Generate your own power, use it and sell it too (With Image)July 29th, 2008 - 12:46 pm ICT by IANS
By Joydeep Gupta
Salzburg, July 29 (IANS) The Indian government has placed solar energy development at the centre of its strategy for energy security and combating climate change. There is a town in Germany where most new buildings have solar power roofs that not only cater to all the energy requirements of homes, but also allow residents to sell power to the grid. With more than half the world’s population living in cities now, and the figure estimated to go up to 70-80 percent by 2025, the focus of planners dealing with climate change is shifting to making cities self-sustainable in renewable energy production.
Freiburg is a city in Germany that has perhaps moved more in this direction than any other. Its chief architect, Wulf Heinrich Daseking, explained exactly how this was being done at a recent session of the Salzburg Global Seminar on Combating Climate Change at Local and Regional Levels: Sustainable Strategies, Renewable Energy.
Planners and academics from around the world attended the session. IANS was the only media organisation from Asia to be invited.
A city of around 200,000 people near Frankfurt, Freiburg started with a basic disadvantage - it had no industry, so it was not a rich city. “That is an advantage in some ways,” said Daseking. “When you don’t have much money, you have to find the best way to use what you have.”
The greening of Freiburg started with local opposition to a proposed nuclear power nearby. The locals won, “but then the question was: How do we keep the lights from going out?” Daseking said.
“Six to eight people got together and said, ‘We have the city with the most sunshine hours in Germany, let us try to use that’. From that small start, we now have entire neighbourhoods with solar panels as their roofs.”
Private entrepreneurs put in the roofs and take care of maintenance for the first three years as part of the contract. By that time, residents have already recovered the extra cost of putting in the solar power roofs because they do not have to pay any electricity bills.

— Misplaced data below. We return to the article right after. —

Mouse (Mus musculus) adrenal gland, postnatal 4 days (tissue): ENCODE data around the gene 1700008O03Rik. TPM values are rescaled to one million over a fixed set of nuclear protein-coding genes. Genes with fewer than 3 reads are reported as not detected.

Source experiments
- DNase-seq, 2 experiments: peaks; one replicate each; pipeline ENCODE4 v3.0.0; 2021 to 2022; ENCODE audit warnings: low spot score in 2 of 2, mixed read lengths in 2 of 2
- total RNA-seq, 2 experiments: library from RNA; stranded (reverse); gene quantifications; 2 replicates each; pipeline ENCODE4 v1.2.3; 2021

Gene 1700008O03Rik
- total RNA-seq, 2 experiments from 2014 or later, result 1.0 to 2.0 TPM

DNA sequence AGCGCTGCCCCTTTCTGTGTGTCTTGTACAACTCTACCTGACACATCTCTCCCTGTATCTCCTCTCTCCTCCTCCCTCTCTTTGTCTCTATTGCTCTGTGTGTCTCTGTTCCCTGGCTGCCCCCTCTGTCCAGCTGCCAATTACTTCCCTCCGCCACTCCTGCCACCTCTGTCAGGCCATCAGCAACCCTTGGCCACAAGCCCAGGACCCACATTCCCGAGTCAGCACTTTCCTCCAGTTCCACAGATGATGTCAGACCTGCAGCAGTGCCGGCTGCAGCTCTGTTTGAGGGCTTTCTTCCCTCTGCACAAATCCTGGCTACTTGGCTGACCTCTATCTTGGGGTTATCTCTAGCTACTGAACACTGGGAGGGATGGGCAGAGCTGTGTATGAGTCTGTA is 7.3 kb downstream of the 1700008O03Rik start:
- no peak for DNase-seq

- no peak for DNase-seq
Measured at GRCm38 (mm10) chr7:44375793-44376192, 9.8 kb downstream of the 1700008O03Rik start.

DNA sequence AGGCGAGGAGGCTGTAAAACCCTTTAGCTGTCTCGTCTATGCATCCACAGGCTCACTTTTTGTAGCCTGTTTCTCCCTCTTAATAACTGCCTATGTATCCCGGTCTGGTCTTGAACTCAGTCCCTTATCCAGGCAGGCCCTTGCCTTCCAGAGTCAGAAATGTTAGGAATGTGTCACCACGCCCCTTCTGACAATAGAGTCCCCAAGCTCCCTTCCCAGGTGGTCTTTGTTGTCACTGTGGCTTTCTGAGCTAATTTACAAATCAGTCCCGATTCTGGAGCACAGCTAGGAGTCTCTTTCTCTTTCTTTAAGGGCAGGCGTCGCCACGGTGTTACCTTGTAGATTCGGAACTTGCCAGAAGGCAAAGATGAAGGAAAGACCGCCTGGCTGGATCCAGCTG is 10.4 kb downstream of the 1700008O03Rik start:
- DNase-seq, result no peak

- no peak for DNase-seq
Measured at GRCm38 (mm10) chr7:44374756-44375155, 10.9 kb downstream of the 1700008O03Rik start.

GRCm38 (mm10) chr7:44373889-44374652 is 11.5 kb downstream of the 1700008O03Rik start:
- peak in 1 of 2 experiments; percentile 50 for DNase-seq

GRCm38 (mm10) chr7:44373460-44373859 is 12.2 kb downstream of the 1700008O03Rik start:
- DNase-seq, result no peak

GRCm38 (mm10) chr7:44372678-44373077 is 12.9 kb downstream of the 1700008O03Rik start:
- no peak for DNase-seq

What is more, the solar panels generate more electricity than the household can consume, so the residents sell it to the grid and have a perpetual source of income from their homes.
Apart from its solar-powered houses, Freiburg has a public transport system that makes it quite unnecessary to own a car. Be it trams, buses, local trains, intercity trains, cable cars, aircraft, private cars, or bicycles - all are interchangeable at one hub, the railway station.
“The trick is to integrate all the transport systems at one point,” Daseking said. “The commuter obviously finds it most convenient. And the city also saves money.”
A single ticket that costs 53 euros a month enables the commuter to use all these forms of transport as often as he or she wishes. On weekends, families can travel without paying anything extra. With dedicated lanes, travelling by tram or bus is faster than driving - and far more comfortable.
There are two dedicated bus lanes and tramlines, one going from the eastern end of the city to the western end, and the other from north to south. The city planners have placed as many offices and residential neighbourhoods close to these lanes as they can.
The result, there are parts of Freiburg where the number of cars per 1,000 residents has come down from 550 to 85, even as the per capita income is going up.
Of course, this has the major additional advantage of saving energy and thus reducing greenhouse gas emissions that are warming the Earth’s atmosphere and leading to climate change.
“We must build up the density of population in a city, not reduce it,” Daseking said. “Everyone lives together, as they did for so many centuries. That also reduces the overall energy used for transportation.”
That was the way to go, in more senses than one, said one delegate at the end of Daseking’s presentation.
(Joydeep Gupta can be contacted at firstname.lastname@example.org)
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